Financial services regulation: disrupting markets

Since December, Panama’s Ministry of Economy & Finance has been study possibly regulations for the financial services market. The particular focus of the proposed law is Fintech (finance & technology) products. In particular, this introduces and regulates:

  • crypto-currencies
  • block chain technologies
  • crowd-funding
  • sandboxes and their incentives
  • family offices
  • protected cell companies
  • segregated portfolio companeis
  • holding companies
  • limited partnerships

Panama last innovated in its financial services sector ine 1995, when it introduced the Private Interest Foundation.  It relies heavily on the corporation (Law 32 of 1925), which has been under attack from the OECD. While it updated the LLC legisltation in 2009, it repealed the section regarding LLCs being “flow through entities”. This took place about a week after adopting the new legislation. In a legislative slight of hand, it reduced the opportunities for using an LLC in the local market with any tax advantage over the corporation.  So, it will be interesting to note how these companies and matters are actually regulated once introduced.  The legislative project is ambitiously titled “Modernization of Panama’s International Financial System“.

Financial Services

Of particular interest with the financial services regulations are the so-called “EFE”s – “Entidades Financieras Especializadas”. This translates as Specialized Financial Entities – SFEs.  These are entities that offer

“opening and management of payment accounts, transfers, money transfers, and issuance of digital money, etc.”

Once adopted, this legislation appoints the Ministry of Economy & Finance as the watchdog, responsible for introducing the regulations and policies regarding SFEs.  After three years, it is anticipated that the Banking Superintendence will become the watchdog. Included in SFEs are the providers of internet and hosting  companies for such digital currency, as well as any custodians of digital currencies or blockchain wallets.  This also includes companies which permit the purchase of gold, silver or antiqueties (whether in coins or bars. Additionally, it includes FOREX traders.

It is interesting to note the following about this draft legislation:

  1. The minimum paid in capital of an SFE will be US$30,000.00, rather than the typical $10,000 capital for a Panamanian company.  However, up to 50% of the capital may be paid in “in kind”, such as technology, trademarks, know-how and the such like.
  2. However, if the company will include international transfers, the minimum paid in capital will be US$60,000.00, and payment “in kind” will not be permitted.
  3. If the SFE will issue digital currency, of any kind, the capital required is US$150,000.00.
  4. For FOREX trades, a capital of US$60,000.00 is required. If you act as an agent, the minimum paid in capital is US$1 million.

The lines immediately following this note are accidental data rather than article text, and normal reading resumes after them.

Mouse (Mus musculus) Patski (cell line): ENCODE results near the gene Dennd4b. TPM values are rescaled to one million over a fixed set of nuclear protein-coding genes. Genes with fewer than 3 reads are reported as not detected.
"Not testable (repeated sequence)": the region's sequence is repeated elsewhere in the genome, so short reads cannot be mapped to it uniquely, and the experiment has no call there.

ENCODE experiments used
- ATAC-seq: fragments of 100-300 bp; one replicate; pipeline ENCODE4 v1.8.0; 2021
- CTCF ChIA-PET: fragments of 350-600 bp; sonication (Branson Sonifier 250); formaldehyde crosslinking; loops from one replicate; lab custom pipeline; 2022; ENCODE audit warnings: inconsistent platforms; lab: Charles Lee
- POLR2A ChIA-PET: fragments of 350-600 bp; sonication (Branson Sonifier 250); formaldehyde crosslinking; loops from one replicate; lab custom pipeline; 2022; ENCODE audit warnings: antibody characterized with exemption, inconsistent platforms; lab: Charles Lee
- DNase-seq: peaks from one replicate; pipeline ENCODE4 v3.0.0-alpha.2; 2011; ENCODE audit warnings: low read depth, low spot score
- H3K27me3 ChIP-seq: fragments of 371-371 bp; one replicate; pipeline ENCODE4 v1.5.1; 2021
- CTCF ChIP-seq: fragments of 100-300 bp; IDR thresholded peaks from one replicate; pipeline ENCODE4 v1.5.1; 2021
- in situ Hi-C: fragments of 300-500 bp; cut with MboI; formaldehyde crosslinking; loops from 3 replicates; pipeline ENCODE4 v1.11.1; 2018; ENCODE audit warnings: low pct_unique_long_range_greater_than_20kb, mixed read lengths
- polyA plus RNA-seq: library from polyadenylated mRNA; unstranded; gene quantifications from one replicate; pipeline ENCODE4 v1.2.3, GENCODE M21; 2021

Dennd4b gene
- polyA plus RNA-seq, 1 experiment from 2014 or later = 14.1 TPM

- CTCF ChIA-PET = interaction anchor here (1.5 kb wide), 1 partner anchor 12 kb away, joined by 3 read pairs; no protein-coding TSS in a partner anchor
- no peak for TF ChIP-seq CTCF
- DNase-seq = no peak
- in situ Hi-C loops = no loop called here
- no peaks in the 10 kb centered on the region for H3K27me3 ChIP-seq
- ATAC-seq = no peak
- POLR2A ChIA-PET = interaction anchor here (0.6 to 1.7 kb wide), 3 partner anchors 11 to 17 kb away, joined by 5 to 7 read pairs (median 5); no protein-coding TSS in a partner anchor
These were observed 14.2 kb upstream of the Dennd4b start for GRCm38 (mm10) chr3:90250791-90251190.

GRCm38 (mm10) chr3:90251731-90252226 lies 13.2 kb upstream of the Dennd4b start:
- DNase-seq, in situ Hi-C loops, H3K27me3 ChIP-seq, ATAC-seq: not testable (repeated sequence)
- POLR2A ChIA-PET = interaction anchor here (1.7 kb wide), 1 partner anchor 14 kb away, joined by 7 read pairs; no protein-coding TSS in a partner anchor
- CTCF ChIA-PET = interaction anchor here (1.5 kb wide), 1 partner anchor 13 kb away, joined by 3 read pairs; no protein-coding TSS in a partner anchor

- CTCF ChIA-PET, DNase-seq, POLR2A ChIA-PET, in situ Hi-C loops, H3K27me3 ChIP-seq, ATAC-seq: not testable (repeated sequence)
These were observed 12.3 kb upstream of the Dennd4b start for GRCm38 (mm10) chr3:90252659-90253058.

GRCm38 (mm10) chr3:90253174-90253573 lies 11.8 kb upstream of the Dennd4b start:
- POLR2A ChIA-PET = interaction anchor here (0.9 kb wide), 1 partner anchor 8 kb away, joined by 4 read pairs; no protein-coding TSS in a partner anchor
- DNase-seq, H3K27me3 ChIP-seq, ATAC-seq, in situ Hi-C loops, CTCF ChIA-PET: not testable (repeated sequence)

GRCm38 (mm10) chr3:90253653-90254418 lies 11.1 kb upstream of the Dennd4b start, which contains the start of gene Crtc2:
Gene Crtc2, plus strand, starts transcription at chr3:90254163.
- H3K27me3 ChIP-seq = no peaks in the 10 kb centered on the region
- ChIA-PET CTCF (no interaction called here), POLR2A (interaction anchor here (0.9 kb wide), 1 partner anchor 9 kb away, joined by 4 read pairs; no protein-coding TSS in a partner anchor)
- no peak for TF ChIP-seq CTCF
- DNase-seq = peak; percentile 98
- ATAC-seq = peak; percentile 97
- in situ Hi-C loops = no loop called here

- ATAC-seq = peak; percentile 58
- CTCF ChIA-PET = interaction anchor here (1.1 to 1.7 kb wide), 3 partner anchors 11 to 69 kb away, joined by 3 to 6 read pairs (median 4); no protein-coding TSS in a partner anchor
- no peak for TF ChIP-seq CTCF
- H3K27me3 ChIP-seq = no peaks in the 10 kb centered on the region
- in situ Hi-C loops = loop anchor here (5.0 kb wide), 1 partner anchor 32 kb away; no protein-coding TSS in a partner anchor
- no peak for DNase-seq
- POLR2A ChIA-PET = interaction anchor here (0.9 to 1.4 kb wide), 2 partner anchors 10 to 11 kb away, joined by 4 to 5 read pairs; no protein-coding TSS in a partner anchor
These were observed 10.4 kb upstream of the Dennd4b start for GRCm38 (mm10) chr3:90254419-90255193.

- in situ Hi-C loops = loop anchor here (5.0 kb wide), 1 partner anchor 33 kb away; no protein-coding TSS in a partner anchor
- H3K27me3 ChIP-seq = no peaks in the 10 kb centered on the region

Also note that the “financieras” or small finance companies and the remittance companies (such as Western Union) will  be transferred to the Banking Superintendance. They are currently supervised by the Ministry of Commerce.

Financial services watchdog

At the moment, there are 3 or more financial services watchdogs in Panama. We have:

  1. Banking Superintendent
  2. Securities Commission
  3. Insurance Superintendent
  4. Ministry of Commerce for some financial entities

This project introduces a single watchdog for financial services, which will envelope all of these areas under a single regulator.

Crowd-funding & incubators

The second area of focus of this legislative project is “Centros de Financiamiento Colectivos” (CEFICO). We know this as crowd-funding. As circulated, the project indicates that no participant may fund more than 2% of a project under US$1 million, or 1% of any project over US$1 million.  This would even apply in those cases where a second round of funding is requested. There were also discussions that the net worth of a participant in crowd-funding should be greater than US$125,000.00 or an annual income greater than US$50,000.00. However, all of this is very preliminary information. It is anticipated that this will eventually fall under the supervision of the Banking Superintendence.

This project also introduces the “sandbox” for innovation projects in the City of Knowledge.  Although the City of Knowledge is already supposed to work as an incubator for technology companies, the idea behind this project is that the companies be specifically fintech, rather than only technology.

Corporate Entities

At the same time, this legislation introduces numerous new entities, such as the Family Office and Protected Cell Companies.

The Family Office regulations are anticipated to copy that of the Multinational Companies legislation, with the difference that a minimum capital of US$30,000,000 will be required, instead of the US$200 million required for a Multinational Company.  The purpose of this legislation is to attract to Panama the holding companies of Latin America, making Panama the financial hub for the Americas.

 

This is a very preliminary view of the proposed legislation, which is only now being presented to the Legislature. It now has to undergo public debate in the three rounds of debates at the legislature. Only then will we see the final version passed into law. After that, we wait for regulations.